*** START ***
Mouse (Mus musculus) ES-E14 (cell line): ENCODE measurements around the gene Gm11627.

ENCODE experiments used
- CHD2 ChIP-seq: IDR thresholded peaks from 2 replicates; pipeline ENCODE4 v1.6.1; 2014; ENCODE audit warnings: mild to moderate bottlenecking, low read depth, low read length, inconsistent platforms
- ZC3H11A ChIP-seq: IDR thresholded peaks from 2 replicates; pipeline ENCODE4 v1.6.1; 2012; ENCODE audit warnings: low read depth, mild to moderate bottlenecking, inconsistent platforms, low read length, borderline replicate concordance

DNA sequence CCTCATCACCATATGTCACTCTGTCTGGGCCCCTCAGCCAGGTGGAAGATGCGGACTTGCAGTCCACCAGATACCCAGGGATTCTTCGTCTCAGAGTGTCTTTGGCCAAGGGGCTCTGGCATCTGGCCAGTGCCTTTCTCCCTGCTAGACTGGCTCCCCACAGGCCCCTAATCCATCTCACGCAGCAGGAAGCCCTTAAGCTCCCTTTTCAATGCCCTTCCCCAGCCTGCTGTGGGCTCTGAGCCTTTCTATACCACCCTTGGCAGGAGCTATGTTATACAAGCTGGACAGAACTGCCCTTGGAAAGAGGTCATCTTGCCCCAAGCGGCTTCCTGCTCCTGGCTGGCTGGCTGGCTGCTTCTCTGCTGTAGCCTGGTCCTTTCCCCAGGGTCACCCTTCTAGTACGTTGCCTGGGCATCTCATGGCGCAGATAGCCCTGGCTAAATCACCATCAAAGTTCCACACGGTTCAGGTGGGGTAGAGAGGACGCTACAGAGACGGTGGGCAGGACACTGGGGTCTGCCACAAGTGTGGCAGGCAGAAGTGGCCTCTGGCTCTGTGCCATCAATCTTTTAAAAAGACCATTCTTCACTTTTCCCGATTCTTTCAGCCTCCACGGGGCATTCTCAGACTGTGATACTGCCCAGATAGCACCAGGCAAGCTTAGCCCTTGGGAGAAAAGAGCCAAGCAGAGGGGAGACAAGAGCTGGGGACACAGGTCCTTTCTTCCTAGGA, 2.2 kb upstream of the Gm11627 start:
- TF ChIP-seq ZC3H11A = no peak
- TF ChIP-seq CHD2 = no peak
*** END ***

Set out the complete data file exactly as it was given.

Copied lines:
Mouse (Mus musculus) ES-E14 (cell line): ENCODE measurements around the gene Gm11627.

ENCODE experiments used
- CHD2 ChIP-seq: IDR thresholded peaks from 2 replicates; pipeline ENCODE4 v1.6.1; 2014; ENCODE audit warnings: mild to moderate bottlenecking, low read depth, low read length, inconsistent platforms
- ZC3H11A ChIP-seq: IDR thresholded peaks from 2 replicates; pipeline ENCODE4 v1.6.1; 2012; ENCODE audit warnings: low read depth, mild to moderate bottlenecking, inconsistent platforms, low read length, borderline replicate concordance

DNA sequence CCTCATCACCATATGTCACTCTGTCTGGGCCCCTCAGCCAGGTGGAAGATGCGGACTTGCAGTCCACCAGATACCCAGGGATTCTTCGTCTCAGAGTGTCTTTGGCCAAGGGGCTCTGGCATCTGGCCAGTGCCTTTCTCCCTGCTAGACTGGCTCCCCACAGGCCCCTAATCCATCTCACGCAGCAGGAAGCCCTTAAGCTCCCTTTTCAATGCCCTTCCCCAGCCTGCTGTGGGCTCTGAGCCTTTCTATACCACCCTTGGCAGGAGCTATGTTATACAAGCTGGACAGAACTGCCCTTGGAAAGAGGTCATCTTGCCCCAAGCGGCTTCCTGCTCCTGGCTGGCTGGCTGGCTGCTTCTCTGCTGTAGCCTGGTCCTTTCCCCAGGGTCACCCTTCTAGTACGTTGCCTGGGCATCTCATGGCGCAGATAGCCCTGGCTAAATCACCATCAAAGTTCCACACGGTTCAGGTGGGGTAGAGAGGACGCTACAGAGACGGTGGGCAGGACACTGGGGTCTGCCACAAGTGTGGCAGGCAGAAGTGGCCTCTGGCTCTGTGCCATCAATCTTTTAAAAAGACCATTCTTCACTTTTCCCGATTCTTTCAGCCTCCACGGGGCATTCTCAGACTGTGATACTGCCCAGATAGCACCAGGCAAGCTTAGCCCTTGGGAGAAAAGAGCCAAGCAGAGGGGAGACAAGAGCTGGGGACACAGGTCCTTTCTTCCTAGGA, 2.2 kb upstream of the Gm11627 start:
- TF ChIP-seq ZC3H11A = no peak
- TF ChIP-seq CHD2 = no peak